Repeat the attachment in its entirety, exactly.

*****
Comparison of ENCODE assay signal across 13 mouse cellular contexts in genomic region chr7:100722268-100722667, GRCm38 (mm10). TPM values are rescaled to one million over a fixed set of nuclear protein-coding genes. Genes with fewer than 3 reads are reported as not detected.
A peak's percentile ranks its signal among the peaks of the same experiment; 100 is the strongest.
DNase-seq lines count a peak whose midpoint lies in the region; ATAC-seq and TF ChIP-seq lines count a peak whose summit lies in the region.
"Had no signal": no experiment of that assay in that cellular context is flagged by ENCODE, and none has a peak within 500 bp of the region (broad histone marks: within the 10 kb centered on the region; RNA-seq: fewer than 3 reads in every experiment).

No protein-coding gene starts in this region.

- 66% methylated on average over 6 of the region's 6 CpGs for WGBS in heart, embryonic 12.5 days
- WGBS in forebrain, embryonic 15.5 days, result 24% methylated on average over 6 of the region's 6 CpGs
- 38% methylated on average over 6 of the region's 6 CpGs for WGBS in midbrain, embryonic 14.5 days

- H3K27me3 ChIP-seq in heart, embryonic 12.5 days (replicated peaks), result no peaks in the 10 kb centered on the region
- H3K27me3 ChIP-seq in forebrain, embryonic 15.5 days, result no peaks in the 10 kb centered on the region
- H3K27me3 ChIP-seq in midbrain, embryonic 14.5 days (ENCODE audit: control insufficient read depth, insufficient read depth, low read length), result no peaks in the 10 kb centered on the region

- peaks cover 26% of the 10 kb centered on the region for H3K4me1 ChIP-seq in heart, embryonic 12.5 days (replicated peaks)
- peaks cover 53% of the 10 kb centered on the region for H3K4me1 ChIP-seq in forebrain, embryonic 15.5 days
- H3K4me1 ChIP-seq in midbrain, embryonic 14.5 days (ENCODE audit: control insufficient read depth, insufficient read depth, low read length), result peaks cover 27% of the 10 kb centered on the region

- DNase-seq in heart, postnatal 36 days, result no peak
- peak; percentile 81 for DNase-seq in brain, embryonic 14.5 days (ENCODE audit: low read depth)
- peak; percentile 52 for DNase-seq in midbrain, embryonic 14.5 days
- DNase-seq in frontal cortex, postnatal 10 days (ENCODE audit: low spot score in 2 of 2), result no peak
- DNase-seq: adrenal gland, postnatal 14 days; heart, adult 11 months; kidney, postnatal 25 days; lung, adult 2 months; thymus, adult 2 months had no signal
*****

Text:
Comparison of ENCODE assay signal across 13 mouse cellular contexts in genomic region chr7:100722268-100722667, GRCm38 (mm10). TPM values are rescaled to one million over a fixed set of nuclear protein-coding genes. Genes with fewer than 3 reads are reported as not detected.
A peak's percentile ranks its signal among the peaks of the same experiment; 100 is the strongest.
DNase-seq lines count a peak whose midpoint lies in the region; ATAC-seq and TF ChIP-seq lines count a peak whose summit lies in the region.
"Had no signal": no experiment of that assay in that cellular context is flagged by ENCODE, and none has a peak within 500 bp of the region (broad histone marks: within the 10 kb centered on the region; RNA-seq: fewer than 3 reads in every experiment).

No protein-coding gene starts in this region.

- 66% methylated on average over 6 of the region's 6 CpGs for WGBS in heart, embryonic 12.5 days
- WGBS in forebrain, embryonic 15.5 days, result 24% methylated on average over 6 of the region's 6 CpGs
- 38% methylated on average over 6 of the region's 6 CpGs for WGBS in midbrain, embryonic 14.5 days

- H3K27me3 ChIP-seq in heart, embryonic 12.5 days (replicated peaks), result no peaks in the 10 kb centered on the region
- H3K27me3 ChIP-seq in forebrain, embryonic 15.5 days, result no peaks in the 10 kb centered on the region
- H3K27me3 ChIP-seq in midbrain, embryonic 14.5 days (ENCODE audit: control insufficient read depth, insufficient read depth, low read length), result no peaks in the 10 kb centered on the region

- peaks cover 26% of the 10 kb centered on the region for H3K4me1 ChIP-seq in heart, embryonic 12.5 days (replicated peaks)
- peaks cover 53% of the 10 kb centered on the region for H3K4me1 ChIP-seq in forebrain, embryonic 15.5 days
- H3K4me1 ChIP-seq in midbrain, embryonic 14.5 days (ENCODE audit: control insufficient read depth, insufficient read depth, low read length), result peaks cover 27% of the 10 kb centered on the region

- DNase-seq in heart, postnatal 36 days, result no peak
- peak; percentile 81 for DNase-seq in brain, embryonic 14.5 days (ENCODE audit: low read depth)
- peak; percentile 52 for DNase-seq in midbrain, embryonic 14.5 days
- DNase-seq in frontal cortex, postnatal 10 days (ENCODE audit: low spot score in 2 of 2), result no peak
- DNase-seq: adrenal gland, postnatal 14 days; heart, adult 11 months; kidney, postnatal 25 days; lung, adult 2 months; thymus, adult 2 months had no signal